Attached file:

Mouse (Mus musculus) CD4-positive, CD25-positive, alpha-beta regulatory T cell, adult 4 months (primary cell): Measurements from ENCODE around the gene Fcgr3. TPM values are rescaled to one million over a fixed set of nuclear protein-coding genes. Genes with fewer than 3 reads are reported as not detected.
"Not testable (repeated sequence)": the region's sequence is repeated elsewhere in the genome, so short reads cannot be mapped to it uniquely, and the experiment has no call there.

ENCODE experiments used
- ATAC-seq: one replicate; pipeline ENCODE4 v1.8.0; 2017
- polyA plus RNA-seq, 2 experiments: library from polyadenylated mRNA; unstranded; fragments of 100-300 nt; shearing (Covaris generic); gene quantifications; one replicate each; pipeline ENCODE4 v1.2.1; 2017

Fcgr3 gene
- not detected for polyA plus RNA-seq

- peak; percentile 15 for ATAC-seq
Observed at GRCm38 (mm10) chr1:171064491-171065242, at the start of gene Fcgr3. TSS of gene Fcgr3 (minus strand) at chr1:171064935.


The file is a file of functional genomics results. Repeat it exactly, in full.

Mouse (Mus musculus) CD4-positive, CD25-positive, alpha-beta regulatory T cell, adult 4 months (primary cell): Measurements from ENCODE around the gene Fcgr3. TPM values are rescaled to one million over a fixed set of nuclear protein-coding genes. Genes with fewer than 3 reads are reported as not detected.
"Not testable (repeated sequence)": the region's sequence is repeated elsewhere in the genome, so short reads cannot be mapped to it uniquely, and the experiment has no call there.

ENCODE experiments used
- ATAC-seq: one replicate; pipeline ENCODE4 v1.8.0; 2017
- polyA plus RNA-seq, 2 experiments: library from polyadenylated mRNA; unstranded; fragments of 100-300 nt; shearing (Covaris generic); gene quantifications; one replicate each; pipeline ENCODE4 v1.2.1; 2017

Fcgr3 gene
- not detected for polyA plus RNA-seq

- peak; percentile 15 for ATAC-seq
Observed at GRCm38 (mm10) chr1:171064491-171065242, at the start of gene Fcgr3. TSS of gene Fcgr3 (minus strand) at chr1:171064935.